The League of Extraordinary Gentleman graphic novel. This Alan Moore classic was given to me by one of my co-workers, writer-producer Andrew Chambliss. I read a few pages of the first issue. It is … extraordinary. Alan Quartermain? Dr. Jekyll/Mr. Hyde? What better way to wake up? The mash-up quality is appealing to me … the kinda storytelling I love. What’s amazing to me about League is that it is so DENSE. Every panel, every page, is filled with intricate detail. Beyond the striking art, there are stories within stories. Humbling talent is on display here. And then — the cries begin …  I trudge to the other room and begin the morning ritual of dressing/feeding/etc.

9:04 a.m. On the treadmill at the gym. I’ve forgotten my iPod, so I have no music to listen to. Instead, I’m forced to stare up at the TVs hanging in a row. On the one closest to me (meaning the one I can watch without wearing my glasses, which I’ve also left in the car) is TNT. They know drama there. And right now there’s a Las Vegas rerun on …  No sound, but I’m reading the subtitles … apparently a ring of card counters has targeted the Montecito. Jimmy Caan is none too pleased.

10:08 a.m. At the office, my day begins with catching up on e-mails and a little web surfing before hitting the writers' room. I stop at Backstreets.com, the Bruce Springsteen fan site. I’m a huge Boss fan. Have been since I was a kid in the eighties. I’ve seen him live dozens of times … an incredible experience — there’s really no live performer like him. Today’s the day the next leg of his tour is announced … and like I planned it myself, Bruce has scheduled his L.A. date for my birthday in December. I call the wife. She feigns enthusiasm but agrees to celebrate with me at the Honda Center in Anaheim.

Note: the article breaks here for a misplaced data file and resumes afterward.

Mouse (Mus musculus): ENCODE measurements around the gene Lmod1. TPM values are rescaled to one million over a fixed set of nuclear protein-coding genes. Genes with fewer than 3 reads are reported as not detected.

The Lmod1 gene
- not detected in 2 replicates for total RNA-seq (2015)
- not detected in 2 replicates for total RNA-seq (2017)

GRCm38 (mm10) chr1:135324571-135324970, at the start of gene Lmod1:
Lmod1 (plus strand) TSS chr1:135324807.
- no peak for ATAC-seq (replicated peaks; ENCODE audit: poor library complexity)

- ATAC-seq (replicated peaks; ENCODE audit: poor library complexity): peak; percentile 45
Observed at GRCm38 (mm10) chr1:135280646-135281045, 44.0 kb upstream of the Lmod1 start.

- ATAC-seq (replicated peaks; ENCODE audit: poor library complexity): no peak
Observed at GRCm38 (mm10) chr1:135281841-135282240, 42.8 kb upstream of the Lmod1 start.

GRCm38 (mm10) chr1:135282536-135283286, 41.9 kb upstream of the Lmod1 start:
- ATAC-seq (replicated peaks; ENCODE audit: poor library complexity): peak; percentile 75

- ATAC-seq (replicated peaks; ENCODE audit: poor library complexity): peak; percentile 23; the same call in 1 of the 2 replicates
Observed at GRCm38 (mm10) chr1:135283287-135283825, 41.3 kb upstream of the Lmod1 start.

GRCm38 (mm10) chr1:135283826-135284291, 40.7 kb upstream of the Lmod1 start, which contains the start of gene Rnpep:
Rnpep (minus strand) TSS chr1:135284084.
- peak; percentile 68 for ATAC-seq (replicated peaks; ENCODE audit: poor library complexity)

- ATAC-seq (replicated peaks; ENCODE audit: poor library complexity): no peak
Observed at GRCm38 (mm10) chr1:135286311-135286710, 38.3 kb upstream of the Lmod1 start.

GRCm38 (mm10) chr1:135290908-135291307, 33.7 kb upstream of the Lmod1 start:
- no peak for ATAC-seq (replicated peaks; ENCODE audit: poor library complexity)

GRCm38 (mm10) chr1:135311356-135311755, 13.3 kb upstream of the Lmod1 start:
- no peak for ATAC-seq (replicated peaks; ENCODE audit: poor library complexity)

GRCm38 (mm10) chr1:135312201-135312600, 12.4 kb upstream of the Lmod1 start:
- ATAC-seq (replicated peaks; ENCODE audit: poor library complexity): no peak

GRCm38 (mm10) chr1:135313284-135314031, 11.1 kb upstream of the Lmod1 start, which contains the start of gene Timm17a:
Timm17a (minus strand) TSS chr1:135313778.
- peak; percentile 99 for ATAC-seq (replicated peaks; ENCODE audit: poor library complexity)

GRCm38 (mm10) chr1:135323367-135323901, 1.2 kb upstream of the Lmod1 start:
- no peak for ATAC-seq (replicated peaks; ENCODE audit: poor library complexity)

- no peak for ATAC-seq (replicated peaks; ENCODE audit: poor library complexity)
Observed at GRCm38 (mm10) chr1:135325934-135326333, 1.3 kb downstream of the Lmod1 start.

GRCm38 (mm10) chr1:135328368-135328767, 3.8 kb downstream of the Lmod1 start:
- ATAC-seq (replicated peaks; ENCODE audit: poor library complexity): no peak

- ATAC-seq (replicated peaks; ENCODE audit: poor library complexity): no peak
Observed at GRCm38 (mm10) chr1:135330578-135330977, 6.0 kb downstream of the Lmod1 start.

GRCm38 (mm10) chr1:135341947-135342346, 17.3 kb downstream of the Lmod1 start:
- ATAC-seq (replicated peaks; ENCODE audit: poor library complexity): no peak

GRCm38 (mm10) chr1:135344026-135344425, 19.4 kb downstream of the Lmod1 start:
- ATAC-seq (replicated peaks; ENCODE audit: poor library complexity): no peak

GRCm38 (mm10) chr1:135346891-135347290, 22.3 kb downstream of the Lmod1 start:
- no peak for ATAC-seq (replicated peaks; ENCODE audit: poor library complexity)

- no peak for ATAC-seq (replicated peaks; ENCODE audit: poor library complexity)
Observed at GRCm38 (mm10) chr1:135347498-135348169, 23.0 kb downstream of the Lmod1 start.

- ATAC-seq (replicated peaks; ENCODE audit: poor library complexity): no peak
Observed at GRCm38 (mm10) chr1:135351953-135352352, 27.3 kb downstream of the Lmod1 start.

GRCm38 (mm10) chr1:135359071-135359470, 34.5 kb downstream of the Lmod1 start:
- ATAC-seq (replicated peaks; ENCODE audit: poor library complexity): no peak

12:54 p.m. We break for lunch. I stop in on one of my favorite websites, Grantland.com. It’s an incredible site that spans pretty much all my passions — movies, TV, sports, music, and pop culture in general. The site was started by Bill Simmons, an excellent writer. (The Yankee fan in me cringes — he’s a Boston guy.) Today I read an article called “Climbing Out of the NFL Abyss” by Bill Barnwell. It has exceptional insight and analysis on the trend of the last twenty years where subpar NFL teams with losing records turn it around seemingly overnight. Also reminds me that my Fantasy Football draft is in about a month. I’ve got the second pick. Does Foster drop? If not, do I go RB or QB? Rodgers, maybe? If any of my competitors are reading this, perhaps I am psyching you out …